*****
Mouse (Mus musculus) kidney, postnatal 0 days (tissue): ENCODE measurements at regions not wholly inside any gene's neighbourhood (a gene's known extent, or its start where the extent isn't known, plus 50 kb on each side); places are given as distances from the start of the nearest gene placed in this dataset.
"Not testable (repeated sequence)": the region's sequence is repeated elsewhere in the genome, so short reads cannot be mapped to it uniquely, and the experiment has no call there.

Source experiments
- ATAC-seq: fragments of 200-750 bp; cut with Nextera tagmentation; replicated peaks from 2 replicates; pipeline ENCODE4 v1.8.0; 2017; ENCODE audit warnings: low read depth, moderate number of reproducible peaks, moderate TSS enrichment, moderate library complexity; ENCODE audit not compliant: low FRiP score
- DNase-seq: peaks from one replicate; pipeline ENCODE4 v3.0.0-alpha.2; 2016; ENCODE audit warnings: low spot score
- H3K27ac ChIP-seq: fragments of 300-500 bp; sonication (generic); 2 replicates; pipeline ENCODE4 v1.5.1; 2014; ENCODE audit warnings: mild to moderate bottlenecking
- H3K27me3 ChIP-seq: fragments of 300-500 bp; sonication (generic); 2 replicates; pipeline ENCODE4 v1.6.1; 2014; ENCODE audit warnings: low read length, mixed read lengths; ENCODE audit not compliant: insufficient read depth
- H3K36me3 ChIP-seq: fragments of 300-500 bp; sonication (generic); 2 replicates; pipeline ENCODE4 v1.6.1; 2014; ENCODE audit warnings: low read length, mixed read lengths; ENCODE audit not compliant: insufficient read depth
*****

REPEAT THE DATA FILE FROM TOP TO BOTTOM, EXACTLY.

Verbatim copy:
Mouse (Mus musculus) kidney, postnatal 0 days (tissue): ENCODE measurements at regions not wholly inside any gene's neighbourhood (a gene's known extent, or its start where the extent isn't known, plus 50 kb on each side); places are given as distances from the start of the nearest gene placed in this dataset.
"Not testable (repeated sequence)": the region's sequence is repeated elsewhere in the genome, so short reads cannot be mapped to it uniquely, and the experiment has no call there.

Source experiments
- ATAC-seq: fragments of 200-750 bp; cut with Nextera tagmentation; replicated peaks from 2 replicates; pipeline ENCODE4 v1.8.0; 2017; ENCODE audit warnings: low read depth, moderate number of reproducible peaks, moderate TSS enrichment, moderate library complexity; ENCODE audit not compliant: low FRiP score
- DNase-seq: peaks from one replicate; pipeline ENCODE4 v3.0.0-alpha.2; 2016; ENCODE audit warnings: low spot score
- H3K27ac ChIP-seq: fragments of 300-500 bp; sonication (generic); 2 replicates; pipeline ENCODE4 v1.5.1; 2014; ENCODE audit warnings: mild to moderate bottlenecking
- H3K27me3 ChIP-seq: fragments of 300-500 bp; sonication (generic); 2 replicates; pipeline ENCODE4 v1.6.1; 2014; ENCODE audit warnings: low read length, mixed read lengths; ENCODE audit not compliant: insufficient read depth
- H3K36me3 ChIP-seq: fragments of 300-500 bp; sonication (generic); 2 replicates; pipeline ENCODE4 v1.6.1; 2014; ENCODE audit warnings: low read length, mixed read lengths; ENCODE audit not compliant: insufficient read depth